Thousands of flights to run late, airlines warn Thanksgiving travelers

Sunny skies are expected, but Airlines for America says airports have drilled for potential downpours, storms and delays Airlines are gearing up for the annual Thanksgiving travel rush, with weather forecasts predicting sunny skies…

Thousands of flights to run late, airlines warn Thanksgiving travelers

Sunny skies are expected, but Airlines for America says airports have drilled for potential downpours, storms and delays

Airlines are gearing up for the annual Thanksgiving travel rush, with weather forecasts predicting sunny skies in many cities. At least 10 major airports will be packed on a holiday flight, and at least two are prepared for potential downpours, storms and delays.

Airlines for America (A4A), which represents the main US airlines, said the top two busiest airports were expected to be Atlanta and Dallas, with 30.5 million passengers expected. The second and third busiest would be Chicago and Miami, with 24.1 million and 23.4 million passengers respectively.

O’Hare airport in Chicago. O’Hare and its neighbor Midway airport were preparing for Thanksgiving flight delays. Photograph: Jim Young/Reuters

American Airlines expects to fly 61% more passengers on Thanksgiving than last year. Its spokesman, Ross Feinstein, said holiday travelers were being urged to keep holiday hours and travel plans flexible so that airlines could accommodate them.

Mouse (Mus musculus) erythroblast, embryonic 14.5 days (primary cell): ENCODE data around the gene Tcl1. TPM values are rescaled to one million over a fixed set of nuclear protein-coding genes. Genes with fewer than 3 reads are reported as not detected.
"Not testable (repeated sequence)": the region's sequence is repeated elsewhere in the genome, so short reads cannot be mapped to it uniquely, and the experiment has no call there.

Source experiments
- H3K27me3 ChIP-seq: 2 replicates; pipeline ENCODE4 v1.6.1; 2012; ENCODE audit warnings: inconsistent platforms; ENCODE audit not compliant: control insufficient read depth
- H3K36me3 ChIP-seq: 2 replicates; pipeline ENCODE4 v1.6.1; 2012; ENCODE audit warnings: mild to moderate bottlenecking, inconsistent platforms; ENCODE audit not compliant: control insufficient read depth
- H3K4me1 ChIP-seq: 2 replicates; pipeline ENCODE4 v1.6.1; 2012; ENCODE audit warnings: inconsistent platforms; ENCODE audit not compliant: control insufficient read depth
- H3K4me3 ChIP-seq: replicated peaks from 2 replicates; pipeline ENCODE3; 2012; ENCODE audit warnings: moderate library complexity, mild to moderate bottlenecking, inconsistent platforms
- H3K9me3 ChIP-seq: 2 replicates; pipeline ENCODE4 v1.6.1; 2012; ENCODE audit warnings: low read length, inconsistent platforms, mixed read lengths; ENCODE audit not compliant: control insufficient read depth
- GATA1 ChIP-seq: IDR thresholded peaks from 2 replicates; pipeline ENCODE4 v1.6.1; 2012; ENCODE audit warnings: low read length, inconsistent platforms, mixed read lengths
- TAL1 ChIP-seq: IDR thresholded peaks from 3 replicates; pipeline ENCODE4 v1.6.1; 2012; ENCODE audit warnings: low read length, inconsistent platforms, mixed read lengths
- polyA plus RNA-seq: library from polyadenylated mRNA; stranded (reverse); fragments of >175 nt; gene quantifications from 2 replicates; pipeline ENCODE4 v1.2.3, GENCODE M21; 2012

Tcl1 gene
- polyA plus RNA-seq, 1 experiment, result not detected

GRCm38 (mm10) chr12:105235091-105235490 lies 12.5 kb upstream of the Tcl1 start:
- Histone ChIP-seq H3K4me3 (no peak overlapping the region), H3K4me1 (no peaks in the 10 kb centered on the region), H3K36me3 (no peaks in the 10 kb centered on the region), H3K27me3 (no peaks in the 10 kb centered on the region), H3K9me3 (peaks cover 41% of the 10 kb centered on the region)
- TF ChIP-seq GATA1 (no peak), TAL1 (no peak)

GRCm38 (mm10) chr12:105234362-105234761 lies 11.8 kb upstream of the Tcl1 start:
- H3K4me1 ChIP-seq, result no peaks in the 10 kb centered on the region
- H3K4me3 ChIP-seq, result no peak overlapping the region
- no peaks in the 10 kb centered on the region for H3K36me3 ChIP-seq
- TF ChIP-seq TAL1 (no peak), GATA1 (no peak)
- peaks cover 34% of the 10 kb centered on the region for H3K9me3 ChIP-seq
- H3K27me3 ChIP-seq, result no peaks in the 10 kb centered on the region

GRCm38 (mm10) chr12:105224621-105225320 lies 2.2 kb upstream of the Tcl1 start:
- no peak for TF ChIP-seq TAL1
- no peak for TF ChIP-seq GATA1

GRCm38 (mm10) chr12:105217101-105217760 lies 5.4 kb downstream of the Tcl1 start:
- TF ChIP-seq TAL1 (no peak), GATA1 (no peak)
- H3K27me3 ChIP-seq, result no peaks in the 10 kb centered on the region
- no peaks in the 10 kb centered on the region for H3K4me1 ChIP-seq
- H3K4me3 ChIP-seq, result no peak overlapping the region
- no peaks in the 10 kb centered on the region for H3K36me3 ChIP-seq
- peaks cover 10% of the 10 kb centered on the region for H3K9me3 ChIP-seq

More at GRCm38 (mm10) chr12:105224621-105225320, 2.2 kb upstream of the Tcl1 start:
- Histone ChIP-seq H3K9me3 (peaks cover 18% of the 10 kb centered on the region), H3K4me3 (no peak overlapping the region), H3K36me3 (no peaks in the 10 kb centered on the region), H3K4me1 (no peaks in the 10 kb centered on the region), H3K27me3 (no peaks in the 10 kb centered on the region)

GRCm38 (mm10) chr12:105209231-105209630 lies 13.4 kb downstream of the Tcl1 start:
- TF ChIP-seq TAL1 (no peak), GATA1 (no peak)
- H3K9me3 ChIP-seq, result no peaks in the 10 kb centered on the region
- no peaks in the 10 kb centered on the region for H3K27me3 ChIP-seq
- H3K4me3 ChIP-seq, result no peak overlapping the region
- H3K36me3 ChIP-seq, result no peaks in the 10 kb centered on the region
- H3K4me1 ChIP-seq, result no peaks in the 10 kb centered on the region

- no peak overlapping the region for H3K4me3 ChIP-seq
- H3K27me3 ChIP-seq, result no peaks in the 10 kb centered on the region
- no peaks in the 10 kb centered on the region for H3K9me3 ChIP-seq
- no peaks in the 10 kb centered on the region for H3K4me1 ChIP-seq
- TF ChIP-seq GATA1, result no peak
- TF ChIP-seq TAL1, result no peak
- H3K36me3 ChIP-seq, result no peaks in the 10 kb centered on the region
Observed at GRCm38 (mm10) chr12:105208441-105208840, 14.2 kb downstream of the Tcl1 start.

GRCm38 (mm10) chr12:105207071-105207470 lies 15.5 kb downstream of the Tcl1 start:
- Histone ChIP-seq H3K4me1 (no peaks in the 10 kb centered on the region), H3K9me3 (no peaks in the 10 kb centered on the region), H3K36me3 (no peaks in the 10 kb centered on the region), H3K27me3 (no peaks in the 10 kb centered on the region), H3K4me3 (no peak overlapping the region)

Airlines for America said the world’s busiest airport was expected to be in Seattle, with more than 4.1 million people expected to pass through Sea-Tac International in the week before Thanksgiving.

It also said 13 airports were running full baggage processing centers, up from 13 in 2016. And it said travelers heading to Minneapolis, Houston, New York or Washington DC were expected to receive over 450,000 Thanksgiving turkey replacements this year.

“Customers shouldn’t worry about a long wait time,” he said. “We’ve run tens of thousands of simulations around the country and it’s definitely trending in the right direction.”

Weather-related delays are a major threat to Thanksgiving travel. The FAA reports that weather delay were blamed for almost 400 delays at major US airports last year. Houston’s George Bush Intercontinental was by far the worst, with 31,419 delay-related cancellations, and 34 flights out of 14 at Los Angeles International had to make emergency landings due to storms.

Airlines for America said airports have drilled for potential downpours, storms and delays. With Thanksgiving falling on a Wednesday, some travelers will be able to head for their destinations on the Tuesday or Wednesday before the holiday. Others will have to endure a Friday, Saturday or Sunday flight.

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